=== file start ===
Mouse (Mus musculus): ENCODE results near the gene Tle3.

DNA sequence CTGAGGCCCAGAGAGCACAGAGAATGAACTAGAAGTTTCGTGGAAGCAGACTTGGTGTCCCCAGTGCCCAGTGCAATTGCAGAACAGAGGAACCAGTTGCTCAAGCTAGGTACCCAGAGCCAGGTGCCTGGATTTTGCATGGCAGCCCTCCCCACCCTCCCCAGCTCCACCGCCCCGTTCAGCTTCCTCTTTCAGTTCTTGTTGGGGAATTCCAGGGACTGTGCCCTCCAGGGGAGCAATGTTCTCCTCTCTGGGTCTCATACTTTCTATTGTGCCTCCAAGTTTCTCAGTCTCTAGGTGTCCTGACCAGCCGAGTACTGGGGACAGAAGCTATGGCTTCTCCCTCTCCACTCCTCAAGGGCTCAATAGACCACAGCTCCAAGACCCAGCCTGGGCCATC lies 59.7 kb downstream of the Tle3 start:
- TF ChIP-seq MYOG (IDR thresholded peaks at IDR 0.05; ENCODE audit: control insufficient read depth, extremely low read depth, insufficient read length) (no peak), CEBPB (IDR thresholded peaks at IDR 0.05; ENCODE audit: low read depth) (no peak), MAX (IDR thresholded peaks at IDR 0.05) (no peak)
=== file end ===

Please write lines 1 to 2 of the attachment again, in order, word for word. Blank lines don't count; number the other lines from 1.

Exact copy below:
Mouse (Mus musculus): ENCODE results near the gene Tle3.

DNA sequence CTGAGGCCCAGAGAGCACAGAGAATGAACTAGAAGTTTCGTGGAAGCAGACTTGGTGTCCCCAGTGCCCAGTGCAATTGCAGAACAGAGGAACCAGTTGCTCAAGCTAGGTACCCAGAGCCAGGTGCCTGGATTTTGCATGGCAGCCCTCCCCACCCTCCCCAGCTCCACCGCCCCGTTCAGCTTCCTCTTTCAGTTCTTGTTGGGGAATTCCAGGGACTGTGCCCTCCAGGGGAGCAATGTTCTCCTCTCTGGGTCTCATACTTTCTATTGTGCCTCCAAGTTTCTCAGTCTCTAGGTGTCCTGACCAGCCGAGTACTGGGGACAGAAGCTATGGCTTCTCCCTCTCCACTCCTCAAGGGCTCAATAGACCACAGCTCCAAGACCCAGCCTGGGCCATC lies 59.7 kb downstream of the Tle3 start: